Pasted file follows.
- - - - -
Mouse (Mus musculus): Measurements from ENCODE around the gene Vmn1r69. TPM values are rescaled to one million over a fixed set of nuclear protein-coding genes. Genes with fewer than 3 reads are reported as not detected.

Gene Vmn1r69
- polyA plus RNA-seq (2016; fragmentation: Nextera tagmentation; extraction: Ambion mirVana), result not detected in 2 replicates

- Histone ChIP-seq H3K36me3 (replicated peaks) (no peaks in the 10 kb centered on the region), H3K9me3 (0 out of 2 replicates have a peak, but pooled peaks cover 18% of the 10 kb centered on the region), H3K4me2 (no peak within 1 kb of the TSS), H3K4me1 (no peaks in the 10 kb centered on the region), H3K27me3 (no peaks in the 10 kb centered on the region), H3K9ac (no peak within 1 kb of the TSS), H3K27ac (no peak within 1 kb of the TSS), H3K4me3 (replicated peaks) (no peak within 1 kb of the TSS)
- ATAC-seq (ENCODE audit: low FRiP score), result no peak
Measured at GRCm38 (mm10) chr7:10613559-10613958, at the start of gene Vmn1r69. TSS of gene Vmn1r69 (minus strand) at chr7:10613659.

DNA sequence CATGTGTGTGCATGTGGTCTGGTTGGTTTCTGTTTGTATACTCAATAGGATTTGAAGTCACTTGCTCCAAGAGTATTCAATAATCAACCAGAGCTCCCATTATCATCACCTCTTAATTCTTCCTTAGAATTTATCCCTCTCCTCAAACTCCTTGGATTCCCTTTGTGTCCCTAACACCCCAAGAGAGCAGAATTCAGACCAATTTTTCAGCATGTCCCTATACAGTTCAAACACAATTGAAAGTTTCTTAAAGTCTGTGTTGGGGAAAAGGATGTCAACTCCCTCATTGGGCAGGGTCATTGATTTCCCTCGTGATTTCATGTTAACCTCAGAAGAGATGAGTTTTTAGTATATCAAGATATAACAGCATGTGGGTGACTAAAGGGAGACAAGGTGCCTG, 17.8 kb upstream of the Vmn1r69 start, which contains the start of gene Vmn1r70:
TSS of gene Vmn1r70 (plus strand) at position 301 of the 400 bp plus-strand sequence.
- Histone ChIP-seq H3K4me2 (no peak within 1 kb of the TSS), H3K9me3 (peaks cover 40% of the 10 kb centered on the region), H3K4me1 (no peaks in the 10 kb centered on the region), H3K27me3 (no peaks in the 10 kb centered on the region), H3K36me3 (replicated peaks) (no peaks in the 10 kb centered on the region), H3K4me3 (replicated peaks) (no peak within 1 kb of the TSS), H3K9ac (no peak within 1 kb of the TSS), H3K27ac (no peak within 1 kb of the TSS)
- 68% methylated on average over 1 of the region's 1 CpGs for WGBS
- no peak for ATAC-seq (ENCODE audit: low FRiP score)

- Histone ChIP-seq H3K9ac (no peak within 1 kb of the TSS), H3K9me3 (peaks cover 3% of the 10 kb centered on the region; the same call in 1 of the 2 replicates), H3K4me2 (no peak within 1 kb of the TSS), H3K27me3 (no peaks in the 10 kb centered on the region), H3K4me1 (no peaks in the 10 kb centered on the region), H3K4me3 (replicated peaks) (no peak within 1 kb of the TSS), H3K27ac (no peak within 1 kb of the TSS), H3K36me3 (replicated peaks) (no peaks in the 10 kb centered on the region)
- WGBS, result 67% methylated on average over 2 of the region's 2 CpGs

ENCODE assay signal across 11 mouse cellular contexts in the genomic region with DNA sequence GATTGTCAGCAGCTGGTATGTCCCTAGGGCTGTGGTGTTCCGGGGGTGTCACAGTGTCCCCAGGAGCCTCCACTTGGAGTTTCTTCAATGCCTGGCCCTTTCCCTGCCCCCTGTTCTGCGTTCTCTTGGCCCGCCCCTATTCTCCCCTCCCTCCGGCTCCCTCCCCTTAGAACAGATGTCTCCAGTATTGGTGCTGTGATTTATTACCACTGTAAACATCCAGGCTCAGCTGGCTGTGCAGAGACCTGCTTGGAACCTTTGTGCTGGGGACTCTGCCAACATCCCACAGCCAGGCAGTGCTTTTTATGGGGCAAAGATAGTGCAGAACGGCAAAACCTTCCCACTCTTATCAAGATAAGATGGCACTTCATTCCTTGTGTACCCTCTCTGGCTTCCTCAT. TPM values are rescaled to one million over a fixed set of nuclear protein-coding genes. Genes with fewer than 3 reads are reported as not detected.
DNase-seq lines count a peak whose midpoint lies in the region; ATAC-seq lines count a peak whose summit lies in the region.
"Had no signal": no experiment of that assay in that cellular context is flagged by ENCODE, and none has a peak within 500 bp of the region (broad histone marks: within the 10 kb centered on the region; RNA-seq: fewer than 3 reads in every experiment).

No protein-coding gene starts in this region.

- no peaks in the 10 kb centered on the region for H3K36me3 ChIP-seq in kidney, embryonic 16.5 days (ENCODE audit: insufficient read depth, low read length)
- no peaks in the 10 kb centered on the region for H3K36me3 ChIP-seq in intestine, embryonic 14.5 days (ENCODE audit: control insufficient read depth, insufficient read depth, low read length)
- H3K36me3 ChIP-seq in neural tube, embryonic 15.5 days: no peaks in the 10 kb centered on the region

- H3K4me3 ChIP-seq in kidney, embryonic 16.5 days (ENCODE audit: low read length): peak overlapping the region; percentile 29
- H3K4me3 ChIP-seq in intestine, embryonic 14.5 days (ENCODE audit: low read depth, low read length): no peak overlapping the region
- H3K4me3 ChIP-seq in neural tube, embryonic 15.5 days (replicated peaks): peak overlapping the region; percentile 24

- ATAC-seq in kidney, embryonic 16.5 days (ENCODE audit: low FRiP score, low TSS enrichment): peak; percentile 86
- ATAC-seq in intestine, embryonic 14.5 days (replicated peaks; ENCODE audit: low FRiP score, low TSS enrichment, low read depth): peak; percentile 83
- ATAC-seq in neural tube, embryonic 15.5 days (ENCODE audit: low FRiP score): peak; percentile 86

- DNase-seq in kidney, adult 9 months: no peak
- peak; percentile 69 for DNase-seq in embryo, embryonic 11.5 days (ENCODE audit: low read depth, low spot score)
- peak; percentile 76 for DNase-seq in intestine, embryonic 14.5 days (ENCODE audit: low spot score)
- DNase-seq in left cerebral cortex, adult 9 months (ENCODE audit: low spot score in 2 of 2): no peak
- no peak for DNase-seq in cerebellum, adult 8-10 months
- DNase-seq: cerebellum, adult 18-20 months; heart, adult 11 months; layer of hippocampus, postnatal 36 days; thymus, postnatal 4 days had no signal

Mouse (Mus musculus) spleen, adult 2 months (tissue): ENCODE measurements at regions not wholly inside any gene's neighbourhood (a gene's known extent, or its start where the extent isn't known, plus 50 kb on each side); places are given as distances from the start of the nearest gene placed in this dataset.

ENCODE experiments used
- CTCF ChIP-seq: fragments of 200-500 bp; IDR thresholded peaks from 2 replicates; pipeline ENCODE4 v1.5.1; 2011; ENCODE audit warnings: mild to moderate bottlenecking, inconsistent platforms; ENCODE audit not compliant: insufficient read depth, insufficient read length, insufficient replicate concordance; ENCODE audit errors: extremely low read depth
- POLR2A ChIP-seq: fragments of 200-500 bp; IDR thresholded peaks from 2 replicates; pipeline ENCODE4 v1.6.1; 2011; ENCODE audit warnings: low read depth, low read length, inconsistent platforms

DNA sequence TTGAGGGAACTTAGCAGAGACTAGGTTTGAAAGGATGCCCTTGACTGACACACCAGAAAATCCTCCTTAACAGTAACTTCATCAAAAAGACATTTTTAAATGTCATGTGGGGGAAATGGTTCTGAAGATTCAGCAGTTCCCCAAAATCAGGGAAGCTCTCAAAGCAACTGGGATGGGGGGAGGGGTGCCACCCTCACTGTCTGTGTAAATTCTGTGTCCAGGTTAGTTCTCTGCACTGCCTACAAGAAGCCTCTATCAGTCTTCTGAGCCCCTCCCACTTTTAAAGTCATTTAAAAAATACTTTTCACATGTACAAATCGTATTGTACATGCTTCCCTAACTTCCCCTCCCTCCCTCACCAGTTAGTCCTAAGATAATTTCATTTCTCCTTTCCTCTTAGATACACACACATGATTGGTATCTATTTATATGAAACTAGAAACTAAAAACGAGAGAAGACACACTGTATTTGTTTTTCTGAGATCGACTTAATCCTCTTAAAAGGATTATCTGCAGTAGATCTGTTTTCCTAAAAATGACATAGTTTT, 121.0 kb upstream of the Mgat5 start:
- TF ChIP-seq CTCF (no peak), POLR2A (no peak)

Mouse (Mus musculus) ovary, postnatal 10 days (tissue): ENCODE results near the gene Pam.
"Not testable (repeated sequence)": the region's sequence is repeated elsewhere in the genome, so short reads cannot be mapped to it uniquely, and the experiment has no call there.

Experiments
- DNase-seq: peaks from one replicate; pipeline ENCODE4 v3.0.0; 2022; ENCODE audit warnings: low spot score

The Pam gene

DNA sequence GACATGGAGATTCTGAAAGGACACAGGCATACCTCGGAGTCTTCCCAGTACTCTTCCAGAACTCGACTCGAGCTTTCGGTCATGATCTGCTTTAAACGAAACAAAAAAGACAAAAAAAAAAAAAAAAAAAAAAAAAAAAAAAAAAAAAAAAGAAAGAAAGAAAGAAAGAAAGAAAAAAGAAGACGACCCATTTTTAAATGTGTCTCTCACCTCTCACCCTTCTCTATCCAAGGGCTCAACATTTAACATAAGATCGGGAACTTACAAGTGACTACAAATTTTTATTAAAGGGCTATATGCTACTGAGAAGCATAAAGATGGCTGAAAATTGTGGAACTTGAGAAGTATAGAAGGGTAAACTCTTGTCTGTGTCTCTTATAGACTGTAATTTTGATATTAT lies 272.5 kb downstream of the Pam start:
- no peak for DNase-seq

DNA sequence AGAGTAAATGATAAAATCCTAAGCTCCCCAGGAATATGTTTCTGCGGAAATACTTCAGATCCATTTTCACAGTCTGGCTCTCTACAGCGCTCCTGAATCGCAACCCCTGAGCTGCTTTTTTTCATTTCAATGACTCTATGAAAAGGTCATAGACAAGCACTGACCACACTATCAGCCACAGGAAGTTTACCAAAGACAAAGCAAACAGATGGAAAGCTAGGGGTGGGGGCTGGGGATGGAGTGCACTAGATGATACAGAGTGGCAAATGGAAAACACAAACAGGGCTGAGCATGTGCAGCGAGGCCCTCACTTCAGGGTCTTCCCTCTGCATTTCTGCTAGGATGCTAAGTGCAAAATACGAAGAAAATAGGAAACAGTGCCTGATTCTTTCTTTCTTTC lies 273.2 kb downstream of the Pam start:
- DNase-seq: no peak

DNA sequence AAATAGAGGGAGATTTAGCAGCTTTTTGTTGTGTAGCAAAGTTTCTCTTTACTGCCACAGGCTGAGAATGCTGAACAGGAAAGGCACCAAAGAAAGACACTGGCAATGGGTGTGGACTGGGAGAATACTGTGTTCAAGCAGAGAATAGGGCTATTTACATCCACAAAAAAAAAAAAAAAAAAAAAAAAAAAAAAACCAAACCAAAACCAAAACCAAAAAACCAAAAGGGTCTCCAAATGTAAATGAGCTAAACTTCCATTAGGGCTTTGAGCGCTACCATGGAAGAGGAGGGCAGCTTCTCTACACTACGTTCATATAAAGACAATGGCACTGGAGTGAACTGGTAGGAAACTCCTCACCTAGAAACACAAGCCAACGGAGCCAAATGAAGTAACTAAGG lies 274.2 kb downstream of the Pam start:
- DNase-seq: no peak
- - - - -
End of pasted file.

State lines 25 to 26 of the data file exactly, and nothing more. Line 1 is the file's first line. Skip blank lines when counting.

- ATAC-seq in intestine, embryonic 14.5 days (replicated peaks; ENCODE audit: low FRiP score, low TSS enrichment, low read depth): peak; percentile 83
- ATAC-seq in neural tube, embryonic 15.5 days (ENCODE audit: low FRiP score): peak; percentile 86